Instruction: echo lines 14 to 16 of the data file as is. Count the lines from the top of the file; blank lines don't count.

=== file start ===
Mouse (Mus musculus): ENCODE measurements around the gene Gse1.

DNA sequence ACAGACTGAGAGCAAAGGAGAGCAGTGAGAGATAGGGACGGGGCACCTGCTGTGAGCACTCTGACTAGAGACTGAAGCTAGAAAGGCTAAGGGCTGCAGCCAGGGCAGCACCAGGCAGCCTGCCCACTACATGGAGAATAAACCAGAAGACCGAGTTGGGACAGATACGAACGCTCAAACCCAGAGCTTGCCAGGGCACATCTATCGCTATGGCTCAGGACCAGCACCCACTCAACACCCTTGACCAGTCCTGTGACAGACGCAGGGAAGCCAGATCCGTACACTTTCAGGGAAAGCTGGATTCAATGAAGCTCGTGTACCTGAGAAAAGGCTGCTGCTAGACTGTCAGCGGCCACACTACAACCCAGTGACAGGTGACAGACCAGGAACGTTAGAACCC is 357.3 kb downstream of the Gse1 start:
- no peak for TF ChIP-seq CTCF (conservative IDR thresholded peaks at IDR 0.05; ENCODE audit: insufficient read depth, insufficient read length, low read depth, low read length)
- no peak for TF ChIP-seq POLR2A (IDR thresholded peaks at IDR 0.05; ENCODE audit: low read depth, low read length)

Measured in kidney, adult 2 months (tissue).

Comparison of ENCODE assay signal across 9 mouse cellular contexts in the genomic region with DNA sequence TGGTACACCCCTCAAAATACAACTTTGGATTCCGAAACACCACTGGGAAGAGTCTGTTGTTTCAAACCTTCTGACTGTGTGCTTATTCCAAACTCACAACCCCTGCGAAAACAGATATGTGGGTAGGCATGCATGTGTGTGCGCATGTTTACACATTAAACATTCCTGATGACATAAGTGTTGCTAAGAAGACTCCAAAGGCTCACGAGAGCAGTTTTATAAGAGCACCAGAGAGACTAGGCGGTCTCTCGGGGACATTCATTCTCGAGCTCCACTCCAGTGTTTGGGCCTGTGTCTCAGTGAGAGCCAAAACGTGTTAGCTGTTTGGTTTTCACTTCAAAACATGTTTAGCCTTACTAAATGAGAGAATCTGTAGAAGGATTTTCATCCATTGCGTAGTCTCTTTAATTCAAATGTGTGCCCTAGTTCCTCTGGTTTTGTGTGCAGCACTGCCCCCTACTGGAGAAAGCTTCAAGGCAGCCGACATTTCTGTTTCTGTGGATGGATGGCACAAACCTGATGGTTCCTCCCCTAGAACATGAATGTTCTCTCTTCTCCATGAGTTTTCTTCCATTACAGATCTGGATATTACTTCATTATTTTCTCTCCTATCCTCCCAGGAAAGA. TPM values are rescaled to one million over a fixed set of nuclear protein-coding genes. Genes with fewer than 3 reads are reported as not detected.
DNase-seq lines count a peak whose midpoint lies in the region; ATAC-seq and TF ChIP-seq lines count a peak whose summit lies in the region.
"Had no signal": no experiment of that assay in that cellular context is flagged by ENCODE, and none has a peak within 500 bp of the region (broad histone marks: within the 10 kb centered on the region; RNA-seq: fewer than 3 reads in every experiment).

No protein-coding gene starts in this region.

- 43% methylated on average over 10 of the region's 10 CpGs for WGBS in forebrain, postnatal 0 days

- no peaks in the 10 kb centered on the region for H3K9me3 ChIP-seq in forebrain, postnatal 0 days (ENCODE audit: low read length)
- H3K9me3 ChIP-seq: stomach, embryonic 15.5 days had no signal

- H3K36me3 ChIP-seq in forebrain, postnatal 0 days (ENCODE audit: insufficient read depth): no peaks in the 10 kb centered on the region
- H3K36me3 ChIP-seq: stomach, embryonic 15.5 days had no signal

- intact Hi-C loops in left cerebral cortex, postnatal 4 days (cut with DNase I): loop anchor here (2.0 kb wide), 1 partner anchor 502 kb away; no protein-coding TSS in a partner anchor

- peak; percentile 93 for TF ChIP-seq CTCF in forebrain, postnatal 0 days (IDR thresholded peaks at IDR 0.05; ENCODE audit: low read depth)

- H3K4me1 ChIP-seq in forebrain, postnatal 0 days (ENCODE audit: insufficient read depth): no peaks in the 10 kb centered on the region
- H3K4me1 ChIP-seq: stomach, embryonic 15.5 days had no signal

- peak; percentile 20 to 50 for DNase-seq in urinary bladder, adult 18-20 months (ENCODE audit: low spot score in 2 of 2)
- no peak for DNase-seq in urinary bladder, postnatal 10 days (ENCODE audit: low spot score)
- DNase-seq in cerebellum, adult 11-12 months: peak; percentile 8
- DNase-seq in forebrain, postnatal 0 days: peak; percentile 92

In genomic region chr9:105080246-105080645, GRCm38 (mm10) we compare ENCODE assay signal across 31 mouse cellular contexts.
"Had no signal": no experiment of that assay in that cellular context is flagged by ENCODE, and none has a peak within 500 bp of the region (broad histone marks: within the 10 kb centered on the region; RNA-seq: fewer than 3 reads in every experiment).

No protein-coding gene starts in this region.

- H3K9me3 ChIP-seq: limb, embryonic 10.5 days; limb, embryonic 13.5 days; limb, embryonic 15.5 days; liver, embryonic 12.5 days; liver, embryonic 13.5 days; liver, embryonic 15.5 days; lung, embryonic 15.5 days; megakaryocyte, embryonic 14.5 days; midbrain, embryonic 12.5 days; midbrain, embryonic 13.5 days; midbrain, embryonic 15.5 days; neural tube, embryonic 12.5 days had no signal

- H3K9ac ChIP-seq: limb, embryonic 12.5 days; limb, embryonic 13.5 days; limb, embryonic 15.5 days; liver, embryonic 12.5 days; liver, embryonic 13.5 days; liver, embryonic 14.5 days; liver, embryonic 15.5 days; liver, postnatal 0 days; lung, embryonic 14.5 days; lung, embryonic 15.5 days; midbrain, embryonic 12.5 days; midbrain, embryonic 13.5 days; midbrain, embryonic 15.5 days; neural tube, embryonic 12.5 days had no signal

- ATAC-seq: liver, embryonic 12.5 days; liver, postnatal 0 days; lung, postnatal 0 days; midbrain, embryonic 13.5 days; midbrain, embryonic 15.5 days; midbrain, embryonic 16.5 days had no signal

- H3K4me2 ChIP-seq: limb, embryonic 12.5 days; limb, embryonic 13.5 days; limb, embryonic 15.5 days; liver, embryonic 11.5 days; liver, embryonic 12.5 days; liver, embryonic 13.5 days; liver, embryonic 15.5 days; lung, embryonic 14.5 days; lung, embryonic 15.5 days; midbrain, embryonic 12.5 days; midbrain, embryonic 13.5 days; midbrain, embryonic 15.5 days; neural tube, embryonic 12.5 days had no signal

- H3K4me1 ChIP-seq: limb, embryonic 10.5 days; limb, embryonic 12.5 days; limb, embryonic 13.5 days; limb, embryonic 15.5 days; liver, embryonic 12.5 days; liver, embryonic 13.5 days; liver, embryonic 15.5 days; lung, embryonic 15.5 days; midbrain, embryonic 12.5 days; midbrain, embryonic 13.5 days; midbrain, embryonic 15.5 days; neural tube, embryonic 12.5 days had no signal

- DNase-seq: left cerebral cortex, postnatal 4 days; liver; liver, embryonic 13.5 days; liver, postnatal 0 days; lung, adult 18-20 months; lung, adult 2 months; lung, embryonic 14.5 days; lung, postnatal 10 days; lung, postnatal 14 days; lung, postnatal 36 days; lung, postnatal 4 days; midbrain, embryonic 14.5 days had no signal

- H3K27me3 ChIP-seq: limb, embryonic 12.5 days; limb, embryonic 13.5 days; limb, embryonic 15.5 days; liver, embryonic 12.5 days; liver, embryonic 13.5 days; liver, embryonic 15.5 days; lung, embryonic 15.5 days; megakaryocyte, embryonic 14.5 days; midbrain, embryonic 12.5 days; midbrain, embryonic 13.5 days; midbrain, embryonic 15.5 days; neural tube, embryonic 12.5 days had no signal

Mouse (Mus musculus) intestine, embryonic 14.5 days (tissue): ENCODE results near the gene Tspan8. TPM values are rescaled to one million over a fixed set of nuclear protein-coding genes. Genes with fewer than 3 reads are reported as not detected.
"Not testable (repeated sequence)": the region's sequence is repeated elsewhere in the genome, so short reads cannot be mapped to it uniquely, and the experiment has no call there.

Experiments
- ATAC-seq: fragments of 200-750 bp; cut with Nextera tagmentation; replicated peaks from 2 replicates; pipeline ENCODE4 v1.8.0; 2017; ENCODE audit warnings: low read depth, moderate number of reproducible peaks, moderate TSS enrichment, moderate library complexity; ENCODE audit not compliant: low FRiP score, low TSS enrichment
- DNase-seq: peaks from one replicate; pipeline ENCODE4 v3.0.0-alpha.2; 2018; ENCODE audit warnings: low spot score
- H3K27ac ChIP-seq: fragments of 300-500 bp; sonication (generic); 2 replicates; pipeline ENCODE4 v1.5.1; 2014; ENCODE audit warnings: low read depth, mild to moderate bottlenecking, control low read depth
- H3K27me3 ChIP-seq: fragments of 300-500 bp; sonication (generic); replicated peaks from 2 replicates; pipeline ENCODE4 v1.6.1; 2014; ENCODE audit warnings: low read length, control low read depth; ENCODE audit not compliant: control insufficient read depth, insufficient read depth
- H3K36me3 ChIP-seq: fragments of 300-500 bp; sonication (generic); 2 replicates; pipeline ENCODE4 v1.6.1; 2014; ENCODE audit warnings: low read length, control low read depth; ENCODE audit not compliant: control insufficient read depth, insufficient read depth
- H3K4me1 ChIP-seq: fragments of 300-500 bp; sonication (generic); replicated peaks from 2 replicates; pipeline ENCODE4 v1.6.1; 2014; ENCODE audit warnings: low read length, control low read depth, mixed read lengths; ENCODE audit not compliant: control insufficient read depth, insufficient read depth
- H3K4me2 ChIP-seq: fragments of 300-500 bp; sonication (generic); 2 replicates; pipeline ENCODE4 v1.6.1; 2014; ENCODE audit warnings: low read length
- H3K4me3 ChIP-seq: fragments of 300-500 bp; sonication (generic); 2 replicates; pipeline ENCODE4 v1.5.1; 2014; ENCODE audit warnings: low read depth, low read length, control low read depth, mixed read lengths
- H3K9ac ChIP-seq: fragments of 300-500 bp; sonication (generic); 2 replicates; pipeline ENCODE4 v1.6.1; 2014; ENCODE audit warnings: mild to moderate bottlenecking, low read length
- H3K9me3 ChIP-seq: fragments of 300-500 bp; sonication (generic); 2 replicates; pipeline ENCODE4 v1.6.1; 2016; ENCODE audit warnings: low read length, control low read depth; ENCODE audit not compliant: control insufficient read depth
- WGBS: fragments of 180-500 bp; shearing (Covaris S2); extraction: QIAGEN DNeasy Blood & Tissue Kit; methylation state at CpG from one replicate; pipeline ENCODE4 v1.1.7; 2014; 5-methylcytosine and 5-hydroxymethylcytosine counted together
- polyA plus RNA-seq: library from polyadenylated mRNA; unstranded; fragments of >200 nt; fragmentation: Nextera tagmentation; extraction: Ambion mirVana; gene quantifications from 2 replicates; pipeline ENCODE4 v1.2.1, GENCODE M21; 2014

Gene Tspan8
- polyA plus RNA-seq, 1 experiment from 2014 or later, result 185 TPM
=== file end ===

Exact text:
- H3K36me3 ChIP-seq: stomach, embryonic 15.5 days had no signal

- intact Hi-C loops in left cerebral cortex, postnatal 4 days (cut with DNase I): loop anchor here (2.0 kb wide), 1 partner anchor 502 kb away; no protein-coding TSS in a partner anchor

- peak; percentile 93 for TF ChIP-seq CTCF in forebrain, postnatal 0 days (IDR thresholded peaks at IDR 0.05; ENCODE audit: low read depth)